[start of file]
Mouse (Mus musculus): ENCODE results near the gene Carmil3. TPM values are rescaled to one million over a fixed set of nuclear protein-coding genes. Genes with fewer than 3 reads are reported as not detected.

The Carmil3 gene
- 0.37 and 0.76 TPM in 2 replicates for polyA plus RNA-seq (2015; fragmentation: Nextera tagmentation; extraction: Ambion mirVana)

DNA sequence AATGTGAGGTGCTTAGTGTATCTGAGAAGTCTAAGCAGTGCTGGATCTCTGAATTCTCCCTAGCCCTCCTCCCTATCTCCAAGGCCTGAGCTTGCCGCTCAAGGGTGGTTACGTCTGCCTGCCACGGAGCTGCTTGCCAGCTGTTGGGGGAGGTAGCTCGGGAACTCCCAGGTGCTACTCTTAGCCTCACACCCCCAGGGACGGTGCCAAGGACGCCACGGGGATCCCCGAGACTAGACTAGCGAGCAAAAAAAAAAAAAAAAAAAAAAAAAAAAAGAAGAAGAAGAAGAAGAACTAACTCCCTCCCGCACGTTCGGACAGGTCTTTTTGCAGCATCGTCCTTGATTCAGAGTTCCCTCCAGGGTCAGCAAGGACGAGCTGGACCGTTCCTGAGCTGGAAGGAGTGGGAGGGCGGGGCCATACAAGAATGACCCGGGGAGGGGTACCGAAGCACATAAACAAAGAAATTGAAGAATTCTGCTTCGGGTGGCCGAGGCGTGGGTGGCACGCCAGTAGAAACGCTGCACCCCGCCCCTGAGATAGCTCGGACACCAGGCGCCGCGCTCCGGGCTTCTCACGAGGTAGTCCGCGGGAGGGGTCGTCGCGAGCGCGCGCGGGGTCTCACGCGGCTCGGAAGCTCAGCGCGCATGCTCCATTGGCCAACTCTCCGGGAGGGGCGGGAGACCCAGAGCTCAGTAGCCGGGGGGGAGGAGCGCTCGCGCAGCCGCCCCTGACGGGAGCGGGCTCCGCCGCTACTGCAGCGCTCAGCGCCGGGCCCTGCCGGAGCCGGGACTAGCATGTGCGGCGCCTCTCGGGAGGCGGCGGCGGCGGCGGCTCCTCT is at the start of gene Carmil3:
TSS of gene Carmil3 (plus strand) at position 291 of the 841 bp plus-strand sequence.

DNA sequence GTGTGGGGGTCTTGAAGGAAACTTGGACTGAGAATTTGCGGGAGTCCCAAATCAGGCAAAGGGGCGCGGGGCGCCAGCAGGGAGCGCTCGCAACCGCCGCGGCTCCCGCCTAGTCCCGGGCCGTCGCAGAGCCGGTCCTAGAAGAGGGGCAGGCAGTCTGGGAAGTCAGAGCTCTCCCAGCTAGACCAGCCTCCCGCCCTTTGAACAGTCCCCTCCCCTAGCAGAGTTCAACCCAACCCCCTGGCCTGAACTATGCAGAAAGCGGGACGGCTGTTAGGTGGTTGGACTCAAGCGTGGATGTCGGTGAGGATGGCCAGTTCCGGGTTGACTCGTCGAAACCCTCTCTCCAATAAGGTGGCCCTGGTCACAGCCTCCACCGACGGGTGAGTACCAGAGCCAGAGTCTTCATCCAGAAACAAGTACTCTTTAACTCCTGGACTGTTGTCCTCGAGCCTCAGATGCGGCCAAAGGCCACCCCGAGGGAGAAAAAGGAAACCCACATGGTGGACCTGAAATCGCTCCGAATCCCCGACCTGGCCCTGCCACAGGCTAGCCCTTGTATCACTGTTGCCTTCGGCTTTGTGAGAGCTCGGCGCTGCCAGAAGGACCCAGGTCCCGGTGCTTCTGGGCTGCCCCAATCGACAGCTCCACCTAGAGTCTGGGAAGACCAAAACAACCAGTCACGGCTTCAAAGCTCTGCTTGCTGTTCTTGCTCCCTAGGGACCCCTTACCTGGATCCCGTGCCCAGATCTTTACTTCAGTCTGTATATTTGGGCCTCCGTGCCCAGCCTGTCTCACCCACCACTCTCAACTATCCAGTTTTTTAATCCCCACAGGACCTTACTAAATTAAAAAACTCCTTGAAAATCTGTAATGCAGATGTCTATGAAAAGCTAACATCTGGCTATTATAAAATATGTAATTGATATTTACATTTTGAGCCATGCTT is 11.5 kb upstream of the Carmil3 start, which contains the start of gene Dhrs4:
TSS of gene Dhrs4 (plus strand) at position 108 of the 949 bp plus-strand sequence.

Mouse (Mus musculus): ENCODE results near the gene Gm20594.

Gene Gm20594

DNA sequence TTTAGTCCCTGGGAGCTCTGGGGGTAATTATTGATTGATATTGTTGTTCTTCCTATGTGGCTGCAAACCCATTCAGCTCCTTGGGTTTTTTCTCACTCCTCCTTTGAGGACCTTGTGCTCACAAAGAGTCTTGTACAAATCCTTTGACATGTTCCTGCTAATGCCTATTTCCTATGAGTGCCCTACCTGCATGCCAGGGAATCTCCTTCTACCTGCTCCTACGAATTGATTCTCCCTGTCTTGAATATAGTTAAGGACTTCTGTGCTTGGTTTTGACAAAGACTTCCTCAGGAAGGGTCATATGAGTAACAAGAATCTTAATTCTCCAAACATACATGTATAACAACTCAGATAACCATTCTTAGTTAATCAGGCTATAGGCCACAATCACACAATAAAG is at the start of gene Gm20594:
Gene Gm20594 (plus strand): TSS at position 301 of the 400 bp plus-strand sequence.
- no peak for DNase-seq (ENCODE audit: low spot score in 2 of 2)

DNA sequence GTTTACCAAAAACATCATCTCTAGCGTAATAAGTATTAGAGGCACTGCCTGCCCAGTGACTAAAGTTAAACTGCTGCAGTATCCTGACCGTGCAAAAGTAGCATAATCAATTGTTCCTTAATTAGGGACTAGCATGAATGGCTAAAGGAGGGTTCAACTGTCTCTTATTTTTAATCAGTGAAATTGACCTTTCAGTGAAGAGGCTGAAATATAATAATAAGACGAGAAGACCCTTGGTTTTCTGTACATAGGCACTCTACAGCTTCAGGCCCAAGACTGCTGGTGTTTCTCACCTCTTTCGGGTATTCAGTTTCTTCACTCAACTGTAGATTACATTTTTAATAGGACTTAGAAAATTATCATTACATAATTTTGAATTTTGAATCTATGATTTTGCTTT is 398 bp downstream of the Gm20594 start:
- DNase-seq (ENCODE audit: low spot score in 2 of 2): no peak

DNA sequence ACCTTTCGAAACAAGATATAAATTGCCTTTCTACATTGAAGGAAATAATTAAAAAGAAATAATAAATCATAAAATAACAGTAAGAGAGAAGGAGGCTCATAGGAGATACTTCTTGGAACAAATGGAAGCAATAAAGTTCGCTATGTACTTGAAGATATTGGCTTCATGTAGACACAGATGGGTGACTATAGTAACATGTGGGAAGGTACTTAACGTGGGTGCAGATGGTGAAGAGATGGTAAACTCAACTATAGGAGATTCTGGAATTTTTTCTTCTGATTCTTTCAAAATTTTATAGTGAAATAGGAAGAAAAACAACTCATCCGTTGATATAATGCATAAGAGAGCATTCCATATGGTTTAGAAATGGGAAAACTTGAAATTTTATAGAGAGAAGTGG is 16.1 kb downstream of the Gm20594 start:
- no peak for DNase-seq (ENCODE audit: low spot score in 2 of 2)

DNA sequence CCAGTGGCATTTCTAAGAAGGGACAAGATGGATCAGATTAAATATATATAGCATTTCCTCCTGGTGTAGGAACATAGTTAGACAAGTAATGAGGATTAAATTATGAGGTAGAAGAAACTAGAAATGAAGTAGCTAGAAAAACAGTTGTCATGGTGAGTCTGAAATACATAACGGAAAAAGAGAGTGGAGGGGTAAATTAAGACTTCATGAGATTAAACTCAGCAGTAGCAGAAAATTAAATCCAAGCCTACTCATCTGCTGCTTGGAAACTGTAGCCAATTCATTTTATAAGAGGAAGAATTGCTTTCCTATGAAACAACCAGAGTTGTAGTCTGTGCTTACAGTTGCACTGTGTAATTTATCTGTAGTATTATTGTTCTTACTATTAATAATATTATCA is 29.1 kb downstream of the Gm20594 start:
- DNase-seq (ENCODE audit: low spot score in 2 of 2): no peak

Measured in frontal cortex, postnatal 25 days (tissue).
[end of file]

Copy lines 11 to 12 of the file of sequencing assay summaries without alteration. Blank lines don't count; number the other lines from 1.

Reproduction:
Gene Gm20594 (plus strand): TSS at position 301 of the 400 bp plus-strand sequence.
- no peak for DNase-seq (ENCODE audit: low spot score in 2 of 2)